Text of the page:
News Article

Dutch Market 2012 Shows Biggest Decline in Decades

Sales & Trends

AMSTERDAM, the Netherlands – Economic hardship and low consumer confidence inevitably affected bicycle sales in the Netherlands last year. In 2012 the market declined by 13.2% to 1,039,000 units.

Dutch Market 2012 Shows Biggest Decline in Decades
In 2012 the Dutch market declined by 13.2% to 1,039,000 units.

The official statistics of the Dutch industry organization RAI Association did not come as a surprise but still shocked a lot of people. The decline in revenue was almost equal to the drop in sales with a decrease of 14.2%. The average price of bicycles sold by IBDs showed only a small decline of -0.7% to € 954, – compared with 2011. Apparently consumers still rely on quality and are willing to spend money on a (electric) bicycle.

E-bike sales still growing
While the RAI Association reported a decline in sales of all bike categories, the e-bike is relatively still going strong. The total number of E-bikes sold increased to 171,000 and its market share grew 1.3%.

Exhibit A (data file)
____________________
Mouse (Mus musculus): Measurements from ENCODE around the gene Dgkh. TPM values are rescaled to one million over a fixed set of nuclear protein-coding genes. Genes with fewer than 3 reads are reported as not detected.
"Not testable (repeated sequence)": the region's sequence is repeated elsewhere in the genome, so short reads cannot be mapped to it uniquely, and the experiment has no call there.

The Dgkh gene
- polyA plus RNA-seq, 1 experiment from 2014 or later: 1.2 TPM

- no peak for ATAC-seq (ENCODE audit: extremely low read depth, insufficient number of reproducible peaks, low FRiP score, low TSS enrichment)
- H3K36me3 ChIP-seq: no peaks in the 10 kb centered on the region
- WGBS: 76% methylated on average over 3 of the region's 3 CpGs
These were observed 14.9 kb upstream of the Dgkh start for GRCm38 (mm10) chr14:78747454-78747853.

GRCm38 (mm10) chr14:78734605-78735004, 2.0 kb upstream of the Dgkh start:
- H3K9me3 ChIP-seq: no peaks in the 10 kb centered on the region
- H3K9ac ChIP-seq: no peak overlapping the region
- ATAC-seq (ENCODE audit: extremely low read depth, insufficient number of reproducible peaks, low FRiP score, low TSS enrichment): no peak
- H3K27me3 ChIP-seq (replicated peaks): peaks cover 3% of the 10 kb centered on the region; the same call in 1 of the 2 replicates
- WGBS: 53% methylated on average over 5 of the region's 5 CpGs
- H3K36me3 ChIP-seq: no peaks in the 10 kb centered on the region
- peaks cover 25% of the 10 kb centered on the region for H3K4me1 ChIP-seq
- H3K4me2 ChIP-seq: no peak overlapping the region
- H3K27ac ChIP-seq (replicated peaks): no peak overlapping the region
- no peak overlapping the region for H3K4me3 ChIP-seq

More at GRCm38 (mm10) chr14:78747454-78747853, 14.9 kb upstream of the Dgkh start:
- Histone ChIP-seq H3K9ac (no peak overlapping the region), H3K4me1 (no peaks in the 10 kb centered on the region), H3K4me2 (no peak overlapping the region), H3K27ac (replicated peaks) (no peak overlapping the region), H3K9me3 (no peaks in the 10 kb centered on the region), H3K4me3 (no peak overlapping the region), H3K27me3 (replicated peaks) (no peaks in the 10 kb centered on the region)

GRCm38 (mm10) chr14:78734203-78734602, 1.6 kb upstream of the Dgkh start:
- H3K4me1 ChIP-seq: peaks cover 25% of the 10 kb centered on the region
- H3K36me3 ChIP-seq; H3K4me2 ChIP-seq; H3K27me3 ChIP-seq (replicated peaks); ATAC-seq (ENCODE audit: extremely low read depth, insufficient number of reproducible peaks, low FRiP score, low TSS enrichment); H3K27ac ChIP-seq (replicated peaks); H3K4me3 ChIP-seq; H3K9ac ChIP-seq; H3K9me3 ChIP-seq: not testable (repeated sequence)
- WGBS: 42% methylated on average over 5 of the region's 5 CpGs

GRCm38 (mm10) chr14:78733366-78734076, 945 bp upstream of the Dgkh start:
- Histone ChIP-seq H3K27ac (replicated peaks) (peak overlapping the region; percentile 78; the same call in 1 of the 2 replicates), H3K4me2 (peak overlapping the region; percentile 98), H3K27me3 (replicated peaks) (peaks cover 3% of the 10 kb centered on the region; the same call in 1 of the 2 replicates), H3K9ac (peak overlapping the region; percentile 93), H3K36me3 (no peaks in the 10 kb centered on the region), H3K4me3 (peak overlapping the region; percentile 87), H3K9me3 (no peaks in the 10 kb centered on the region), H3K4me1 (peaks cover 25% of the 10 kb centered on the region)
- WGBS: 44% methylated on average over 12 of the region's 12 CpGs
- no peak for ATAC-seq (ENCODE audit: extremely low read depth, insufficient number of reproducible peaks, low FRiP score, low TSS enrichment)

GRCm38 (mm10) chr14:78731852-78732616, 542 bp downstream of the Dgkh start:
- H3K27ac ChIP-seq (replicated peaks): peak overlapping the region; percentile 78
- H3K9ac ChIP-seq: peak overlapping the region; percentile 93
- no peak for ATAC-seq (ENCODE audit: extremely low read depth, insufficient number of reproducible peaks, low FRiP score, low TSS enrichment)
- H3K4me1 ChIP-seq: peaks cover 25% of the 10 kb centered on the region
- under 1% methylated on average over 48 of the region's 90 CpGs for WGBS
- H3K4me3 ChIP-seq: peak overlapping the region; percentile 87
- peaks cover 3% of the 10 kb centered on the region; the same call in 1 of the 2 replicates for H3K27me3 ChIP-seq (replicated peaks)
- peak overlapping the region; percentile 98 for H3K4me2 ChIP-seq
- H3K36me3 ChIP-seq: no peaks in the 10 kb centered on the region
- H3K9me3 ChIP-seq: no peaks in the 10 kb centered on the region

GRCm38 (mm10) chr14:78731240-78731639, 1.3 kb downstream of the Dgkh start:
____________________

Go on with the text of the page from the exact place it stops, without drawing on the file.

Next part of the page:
In revenue the e-bike outpaced the city bike and is now the largest category in Holland. At IBDs its revenue share stands now at 43%. The average price spent on an e-bike was € 1,821 in 2012. For this category specifically consumers rely on professionals and go to dealers for advice, service and maintenance.

Despite all this the overall market share of the Dutch IBDs declined by 2% to 67% in volume. The DIY market expanded their bicycle business with cheaper and trendier city bikes for commuting.

Forecast 2013
Market developments for the months ahead are very difficult to predict. When asked at the opening of the Dutch FietsVAK trade show earlier this month, René Takens, RAI Association chairman and Accell Group CEO, did not want to give a specific forecast for 2013. “Sales can be a little bit higher but also lower”, he said.

“The difficult economic situation does have its consequences for the bicycle sector, although the market volume in the Netherlands is still bigger than 1 million units. Cycling is such a common practice in the Netherlands that contrary to the bicycle sales, the parts and accessory revenues continue to grow. People tend to ride longer on their bike which results in more maintenance and repair.”

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